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A coaxial rotor helicopter is connected to the same engine and has the advantage of anti-torque and a +/- 25% increase in lift. My question is if a coaxial ducted fan connected to the same engine would also have a +/- 25% increase in forward motion ?

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Part of the gain of coaxial rotors on a helicopter is not having to power the tail rotor (IIRC it takes ~10%). So for contra-rotating propellers and fans, which don't need a tail rotor, the advantage is smaller, about 6–16% [1].

Now ducted fans (assuming as used in turbofan engines) usually contain stators. These do not stop the rotation of the flow (that takes away the energy) completely, but they do reduce it significantly and with much lower complexity. The remaining possible gain would probably be at most couple of percent and that is likely not worth the increased complexity and weight of additional gears. Don't forget that turbofans run at significantly higher rotation speeds than propellers.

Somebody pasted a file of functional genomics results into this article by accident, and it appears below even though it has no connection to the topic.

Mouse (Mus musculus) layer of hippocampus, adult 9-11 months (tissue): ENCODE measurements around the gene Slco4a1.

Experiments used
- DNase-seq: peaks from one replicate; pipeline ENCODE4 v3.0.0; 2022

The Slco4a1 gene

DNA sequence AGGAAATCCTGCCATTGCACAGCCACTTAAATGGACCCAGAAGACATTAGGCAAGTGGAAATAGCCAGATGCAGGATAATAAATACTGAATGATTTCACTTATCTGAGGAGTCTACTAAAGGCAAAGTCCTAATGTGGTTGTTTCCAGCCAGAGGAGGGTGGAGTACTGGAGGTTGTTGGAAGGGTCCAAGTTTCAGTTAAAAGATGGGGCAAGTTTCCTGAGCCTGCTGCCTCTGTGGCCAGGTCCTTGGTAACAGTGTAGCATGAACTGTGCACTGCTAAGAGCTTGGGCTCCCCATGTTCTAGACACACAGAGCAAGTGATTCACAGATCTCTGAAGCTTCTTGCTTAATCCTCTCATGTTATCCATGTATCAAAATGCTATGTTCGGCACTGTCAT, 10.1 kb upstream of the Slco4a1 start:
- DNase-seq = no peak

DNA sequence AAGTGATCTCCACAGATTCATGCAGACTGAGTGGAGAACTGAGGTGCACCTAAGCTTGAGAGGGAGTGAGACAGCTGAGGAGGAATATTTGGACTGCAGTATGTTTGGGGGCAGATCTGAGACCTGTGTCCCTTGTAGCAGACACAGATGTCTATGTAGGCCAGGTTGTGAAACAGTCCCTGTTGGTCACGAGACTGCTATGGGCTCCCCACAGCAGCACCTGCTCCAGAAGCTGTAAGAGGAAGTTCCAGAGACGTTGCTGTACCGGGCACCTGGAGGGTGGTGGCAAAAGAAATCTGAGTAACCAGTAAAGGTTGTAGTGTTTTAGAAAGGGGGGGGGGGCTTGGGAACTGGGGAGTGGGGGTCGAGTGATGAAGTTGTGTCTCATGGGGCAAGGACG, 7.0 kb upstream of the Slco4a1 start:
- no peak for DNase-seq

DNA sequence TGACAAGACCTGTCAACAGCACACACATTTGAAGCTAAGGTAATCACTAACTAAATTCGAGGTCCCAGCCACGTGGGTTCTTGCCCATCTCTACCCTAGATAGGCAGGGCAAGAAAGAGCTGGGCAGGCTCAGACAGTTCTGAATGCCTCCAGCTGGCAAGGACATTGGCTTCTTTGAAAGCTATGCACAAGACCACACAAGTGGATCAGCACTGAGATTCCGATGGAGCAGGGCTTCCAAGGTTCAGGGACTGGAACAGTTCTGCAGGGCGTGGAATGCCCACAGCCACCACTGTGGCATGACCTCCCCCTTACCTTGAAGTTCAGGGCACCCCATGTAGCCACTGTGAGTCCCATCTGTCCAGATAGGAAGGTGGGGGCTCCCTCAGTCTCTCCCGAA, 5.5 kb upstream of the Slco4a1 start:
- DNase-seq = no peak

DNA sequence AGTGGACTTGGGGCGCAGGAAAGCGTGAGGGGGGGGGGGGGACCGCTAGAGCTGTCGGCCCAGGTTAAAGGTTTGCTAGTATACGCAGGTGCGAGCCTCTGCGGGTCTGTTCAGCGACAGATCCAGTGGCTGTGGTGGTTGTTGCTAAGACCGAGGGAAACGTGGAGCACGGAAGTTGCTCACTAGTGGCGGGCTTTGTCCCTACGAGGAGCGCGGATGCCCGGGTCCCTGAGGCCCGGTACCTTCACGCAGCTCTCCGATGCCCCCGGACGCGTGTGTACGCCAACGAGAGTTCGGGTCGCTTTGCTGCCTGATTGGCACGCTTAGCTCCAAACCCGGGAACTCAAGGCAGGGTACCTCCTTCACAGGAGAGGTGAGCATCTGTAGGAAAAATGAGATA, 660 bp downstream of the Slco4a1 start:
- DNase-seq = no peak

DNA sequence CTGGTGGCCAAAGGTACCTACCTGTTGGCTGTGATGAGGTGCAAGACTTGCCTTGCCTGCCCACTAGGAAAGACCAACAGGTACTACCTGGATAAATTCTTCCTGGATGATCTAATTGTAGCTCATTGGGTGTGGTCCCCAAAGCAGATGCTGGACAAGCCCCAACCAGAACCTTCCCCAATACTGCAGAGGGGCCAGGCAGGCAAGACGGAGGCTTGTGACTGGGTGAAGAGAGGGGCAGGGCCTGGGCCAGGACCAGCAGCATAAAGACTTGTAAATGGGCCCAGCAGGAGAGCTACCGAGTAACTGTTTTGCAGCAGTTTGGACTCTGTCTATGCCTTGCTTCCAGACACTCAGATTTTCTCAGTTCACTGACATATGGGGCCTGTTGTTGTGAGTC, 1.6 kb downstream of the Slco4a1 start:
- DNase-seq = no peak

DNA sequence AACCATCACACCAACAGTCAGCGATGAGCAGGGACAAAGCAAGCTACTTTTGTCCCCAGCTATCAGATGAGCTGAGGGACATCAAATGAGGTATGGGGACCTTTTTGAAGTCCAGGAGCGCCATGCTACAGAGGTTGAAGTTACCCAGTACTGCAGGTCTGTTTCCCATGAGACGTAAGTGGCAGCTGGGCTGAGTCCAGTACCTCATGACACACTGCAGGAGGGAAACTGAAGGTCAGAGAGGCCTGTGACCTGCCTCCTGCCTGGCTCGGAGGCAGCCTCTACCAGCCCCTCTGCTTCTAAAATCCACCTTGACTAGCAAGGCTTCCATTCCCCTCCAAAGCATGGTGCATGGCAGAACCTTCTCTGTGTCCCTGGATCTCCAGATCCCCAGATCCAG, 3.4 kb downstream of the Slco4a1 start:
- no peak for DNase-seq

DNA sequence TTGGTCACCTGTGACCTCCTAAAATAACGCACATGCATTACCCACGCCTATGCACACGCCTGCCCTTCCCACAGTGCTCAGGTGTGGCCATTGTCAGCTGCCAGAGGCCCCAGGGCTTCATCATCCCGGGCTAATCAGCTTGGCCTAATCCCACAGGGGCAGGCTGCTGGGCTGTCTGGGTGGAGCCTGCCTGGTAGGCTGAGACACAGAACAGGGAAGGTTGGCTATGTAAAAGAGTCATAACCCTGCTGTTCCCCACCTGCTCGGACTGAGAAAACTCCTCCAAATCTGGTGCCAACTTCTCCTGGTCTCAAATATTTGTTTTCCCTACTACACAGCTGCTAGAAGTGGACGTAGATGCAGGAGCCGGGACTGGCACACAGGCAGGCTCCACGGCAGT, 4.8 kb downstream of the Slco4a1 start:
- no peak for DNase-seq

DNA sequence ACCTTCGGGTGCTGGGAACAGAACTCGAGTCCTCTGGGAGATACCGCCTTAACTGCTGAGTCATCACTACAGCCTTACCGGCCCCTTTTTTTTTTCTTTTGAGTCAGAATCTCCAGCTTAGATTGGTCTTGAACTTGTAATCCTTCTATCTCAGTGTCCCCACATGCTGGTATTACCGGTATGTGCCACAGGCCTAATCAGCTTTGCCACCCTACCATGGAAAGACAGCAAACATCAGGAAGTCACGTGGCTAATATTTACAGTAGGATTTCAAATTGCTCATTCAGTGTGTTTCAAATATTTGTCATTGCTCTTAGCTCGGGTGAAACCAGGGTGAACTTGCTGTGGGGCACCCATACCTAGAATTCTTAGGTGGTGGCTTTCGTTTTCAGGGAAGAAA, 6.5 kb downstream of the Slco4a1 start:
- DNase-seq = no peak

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  • $\begingroup$ @KorvinStarmast, I am not. I am comparing contra-rotating rotors and contra-rotating propellers. $\endgroup$ – Jan Hudec May 9 '17 at 7:15
  • $\begingroup$ @KorvinStarmast, the question is about whether the advantage contra-rotating rotors (on helicopters) have applies to fans (in airplane turbofan engines). So I am first saying what that advantage is, and then that it does not apply to propellers and fans. $\endgroup$ – Jan Hudec May 9 '17 at 12:45
  • $\begingroup$ @KorvinStarmast, because propellers are between rotors and fans. $\endgroup$ – Jan Hudec May 9 '17 at 18:40

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